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I’ve been thinking recently about some possibilities for cross-curricular connections for my classroom. Generally, my ideas gravitate toward the “core” subjects: Language Arts, Math, Science, and Social Studies. While those subjects inherently align with art, I realized my attention could turn to another subject and another question: what can I do with performing arts–like Drama–in my art room? Now, I’m not talking about little-d drama; if you teach high school, you know I have plenty of that going on in my room. I’m thinking about big-D Drama: acting, performing, doing.
When I was introduced to the website Drama Notebook, I knew I had found my answer. The site has a plethora of ideas, activities, and games that can be brought into any classroom, including a free set of 40 different Drama games for your students. Best of all, drama outreach expert and author of Drama Notebook, Janea Dahl was kind enough to answer my questions about the best ways to bring these two disciplines together. It turns out the subject she loves and the subject I love can converge in a multitude of fun and interesting ways. Below is what I learned.
First, Janea and I talked about the importance of building a community in your classroom. I start some community building activities very early in the year–sometimes on the first day–but almost always have trouble with students opening up and being willing to participate, no matter how exciting the activity may be. Dahl, however, said this is natural, saying “students are reluctant to share their creativity when they do not feel trusting of the group as a whole . . . It is essential for actors to feel truly supported by one another before they can deliver a strong performance.” There are a number of games on the Drama Notebook site that work incredibly well for ice-breaking and community building.
The discussion about performance got me thinking a bit about portraits. If your students are anything like mine, they pose for portraits with uninspiring looks, making it difficult to do portraits with any sort of visual interest. “Indicating” was the word that Dahl used to describe these inauthentic faces. Dahl explained this idea further: “For example, if a scene calls for one person to be very angry, the actor may raise his voice and shake his fist at the other character to show that he is angry. Not only might this feel inauthentic, it may be the wrong choice for his character. Many people show anger by lowering their voices or by distancing themselves.”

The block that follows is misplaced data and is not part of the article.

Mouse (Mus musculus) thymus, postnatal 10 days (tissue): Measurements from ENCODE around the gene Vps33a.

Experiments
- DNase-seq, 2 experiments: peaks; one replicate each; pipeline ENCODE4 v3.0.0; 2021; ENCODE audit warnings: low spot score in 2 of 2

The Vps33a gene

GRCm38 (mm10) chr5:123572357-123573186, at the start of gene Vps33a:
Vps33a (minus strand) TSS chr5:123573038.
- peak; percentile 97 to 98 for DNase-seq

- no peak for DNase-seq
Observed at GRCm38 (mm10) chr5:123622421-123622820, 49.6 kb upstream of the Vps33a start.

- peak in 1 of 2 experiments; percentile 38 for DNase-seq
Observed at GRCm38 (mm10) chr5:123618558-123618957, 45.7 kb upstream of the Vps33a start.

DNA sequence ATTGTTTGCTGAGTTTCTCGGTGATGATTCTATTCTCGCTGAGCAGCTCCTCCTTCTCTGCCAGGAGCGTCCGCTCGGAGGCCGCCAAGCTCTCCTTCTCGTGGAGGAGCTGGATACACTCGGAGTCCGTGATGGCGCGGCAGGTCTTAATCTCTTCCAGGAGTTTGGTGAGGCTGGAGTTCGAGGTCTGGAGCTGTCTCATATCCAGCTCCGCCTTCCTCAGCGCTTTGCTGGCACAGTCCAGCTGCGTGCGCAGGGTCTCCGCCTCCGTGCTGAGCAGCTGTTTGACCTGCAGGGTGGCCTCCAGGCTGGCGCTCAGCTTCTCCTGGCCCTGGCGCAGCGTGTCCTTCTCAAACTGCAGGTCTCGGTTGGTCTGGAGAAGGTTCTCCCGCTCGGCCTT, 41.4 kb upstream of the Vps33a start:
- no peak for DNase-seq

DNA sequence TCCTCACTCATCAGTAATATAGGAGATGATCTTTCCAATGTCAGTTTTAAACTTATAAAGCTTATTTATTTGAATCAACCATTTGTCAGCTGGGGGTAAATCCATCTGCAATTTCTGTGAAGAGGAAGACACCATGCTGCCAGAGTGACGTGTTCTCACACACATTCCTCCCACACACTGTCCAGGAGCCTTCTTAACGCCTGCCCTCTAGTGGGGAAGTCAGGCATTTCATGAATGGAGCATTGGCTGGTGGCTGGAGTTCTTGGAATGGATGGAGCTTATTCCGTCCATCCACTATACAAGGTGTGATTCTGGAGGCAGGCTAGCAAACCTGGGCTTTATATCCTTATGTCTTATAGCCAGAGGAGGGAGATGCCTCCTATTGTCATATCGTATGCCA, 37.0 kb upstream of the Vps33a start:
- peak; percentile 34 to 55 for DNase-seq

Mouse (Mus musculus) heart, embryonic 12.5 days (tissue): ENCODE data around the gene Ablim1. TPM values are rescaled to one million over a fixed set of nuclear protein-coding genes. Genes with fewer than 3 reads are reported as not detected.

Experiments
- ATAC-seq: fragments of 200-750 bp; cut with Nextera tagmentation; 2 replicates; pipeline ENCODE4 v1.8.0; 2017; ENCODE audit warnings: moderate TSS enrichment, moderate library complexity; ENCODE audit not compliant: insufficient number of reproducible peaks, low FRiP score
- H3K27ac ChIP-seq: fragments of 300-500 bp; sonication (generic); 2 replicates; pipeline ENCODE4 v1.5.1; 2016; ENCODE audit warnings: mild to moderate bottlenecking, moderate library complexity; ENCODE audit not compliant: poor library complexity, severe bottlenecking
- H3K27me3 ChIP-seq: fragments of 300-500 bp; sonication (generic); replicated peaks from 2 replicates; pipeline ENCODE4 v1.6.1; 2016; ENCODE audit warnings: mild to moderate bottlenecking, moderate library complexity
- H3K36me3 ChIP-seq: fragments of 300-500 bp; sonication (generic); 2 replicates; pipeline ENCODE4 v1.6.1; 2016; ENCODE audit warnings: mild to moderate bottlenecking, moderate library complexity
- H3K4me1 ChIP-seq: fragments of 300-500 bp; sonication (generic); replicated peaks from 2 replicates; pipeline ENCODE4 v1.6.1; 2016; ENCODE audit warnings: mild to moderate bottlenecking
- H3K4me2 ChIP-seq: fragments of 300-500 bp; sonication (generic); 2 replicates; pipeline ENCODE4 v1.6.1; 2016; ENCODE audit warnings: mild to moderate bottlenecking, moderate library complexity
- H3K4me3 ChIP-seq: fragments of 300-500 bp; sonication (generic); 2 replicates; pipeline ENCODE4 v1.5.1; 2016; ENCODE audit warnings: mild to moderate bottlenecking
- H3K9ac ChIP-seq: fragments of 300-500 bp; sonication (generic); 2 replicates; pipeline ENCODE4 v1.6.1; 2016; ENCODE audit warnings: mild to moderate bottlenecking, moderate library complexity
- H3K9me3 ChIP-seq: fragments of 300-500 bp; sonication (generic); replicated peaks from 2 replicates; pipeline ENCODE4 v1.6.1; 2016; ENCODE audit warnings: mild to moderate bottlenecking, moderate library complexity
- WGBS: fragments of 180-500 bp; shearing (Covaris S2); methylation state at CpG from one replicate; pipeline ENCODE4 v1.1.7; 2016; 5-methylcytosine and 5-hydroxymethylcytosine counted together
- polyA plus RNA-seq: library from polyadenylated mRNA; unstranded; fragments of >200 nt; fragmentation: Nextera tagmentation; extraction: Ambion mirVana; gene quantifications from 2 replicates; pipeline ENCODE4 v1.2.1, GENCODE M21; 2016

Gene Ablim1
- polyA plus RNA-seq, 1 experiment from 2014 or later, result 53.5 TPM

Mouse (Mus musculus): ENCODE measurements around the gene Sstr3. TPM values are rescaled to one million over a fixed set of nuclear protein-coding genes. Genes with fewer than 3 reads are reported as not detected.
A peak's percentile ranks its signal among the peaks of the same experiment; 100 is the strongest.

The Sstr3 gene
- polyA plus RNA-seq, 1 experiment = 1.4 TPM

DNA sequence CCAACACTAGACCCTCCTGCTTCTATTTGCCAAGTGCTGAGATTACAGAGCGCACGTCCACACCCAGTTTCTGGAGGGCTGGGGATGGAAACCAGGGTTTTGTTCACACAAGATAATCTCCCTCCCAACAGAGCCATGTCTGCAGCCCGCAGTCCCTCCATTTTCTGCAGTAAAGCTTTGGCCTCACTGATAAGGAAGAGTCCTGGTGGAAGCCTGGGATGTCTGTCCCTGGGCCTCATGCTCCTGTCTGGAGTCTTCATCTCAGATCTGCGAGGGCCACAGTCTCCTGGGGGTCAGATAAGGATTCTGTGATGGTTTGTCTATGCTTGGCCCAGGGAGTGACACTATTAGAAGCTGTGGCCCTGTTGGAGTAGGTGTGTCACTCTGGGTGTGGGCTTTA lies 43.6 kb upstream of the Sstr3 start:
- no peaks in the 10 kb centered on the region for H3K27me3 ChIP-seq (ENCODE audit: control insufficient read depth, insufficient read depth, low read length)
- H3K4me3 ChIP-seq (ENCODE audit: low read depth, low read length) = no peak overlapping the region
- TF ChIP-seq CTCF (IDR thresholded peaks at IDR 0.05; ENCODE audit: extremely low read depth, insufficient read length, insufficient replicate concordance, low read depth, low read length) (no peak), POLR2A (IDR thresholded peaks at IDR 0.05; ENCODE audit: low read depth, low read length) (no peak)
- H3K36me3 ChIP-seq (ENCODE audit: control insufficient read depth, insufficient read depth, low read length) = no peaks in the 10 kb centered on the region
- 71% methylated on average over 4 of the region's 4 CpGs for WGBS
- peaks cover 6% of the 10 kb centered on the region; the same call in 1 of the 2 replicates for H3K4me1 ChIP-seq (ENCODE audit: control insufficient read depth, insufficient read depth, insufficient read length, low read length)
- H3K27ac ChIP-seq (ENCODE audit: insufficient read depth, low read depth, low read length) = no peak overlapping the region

To help with authenticity, Dahl challenges her students to respond to prompts with a wide range of different emotions and ideas, like anger, sadness or boredom. This idea could be incredibly helpful when you are looking to inspire students when portrait time rolls around in your classroom. If you need something quick and simple, Dahl had a suggestion to, “Ask students to think of someone they have strong feelings about and ask them to imagine that the person is sitting right in front of them. Or, ask students to imagine becoming that person!” These ideas can help students create an interesting “look” from which to work.
The last art class activity I asked for suggestions with was figure drawing, particularly gesture drawing, because I always like to make sure those poses aren’t stiff, stale or cliche. Dahl suggested letting kids pick prompts out of a hat, then getting specific: “For example, if they pulled, “wiping away a tear,” ask them to think about what had made them cry. If they are hailing a cab, ask them to imagine their precise location and circumstance.” A few ideas she shared:
I tried almost all of the ideas Dahl shared, and all in all, my kids really enjoyed incorporating drama as part of the artmaking process. They enjoyed trying something different, and I think it will lead to some interesting work. Again, I would encourage you to check out Drama Notebook for some ideas on how you can bring this into your classroom–at any level. And I would like to leave you with some words Dahl wanted to share with all the art teachers out there:
“I would like to thank the amazing art teachers who are dedicating themselves to helping kids embrace their creativity.
I believe that one very powerful way to heal our world is to inspire the younger generation to imagine and create a different future—a future where each person is safe, loved, seen and nourished. I know that sounds idealistic. But every day, I work to make my contribution to that vision. I send out my creativity and love to young people through their amazing teachers who are doing what I believe to be one of the most important jobs in the world.
Thank you for letting me share with you and your readers!”
If you’re interested in reading the interview in its entirety, including more specific suggestions for the classroom, head on over to my blog eastartroom!
Do you use any other performing arts in your classroom?
Do you have a favorite drama game to share?
Magazine articles and podcasts are opinions of professional education contributors and do not necessarily represent the position of the Art of Education University (AOEU) or its academic offerings. Contributors use terms in the way they are most often talked about in the scope of their educational experiences.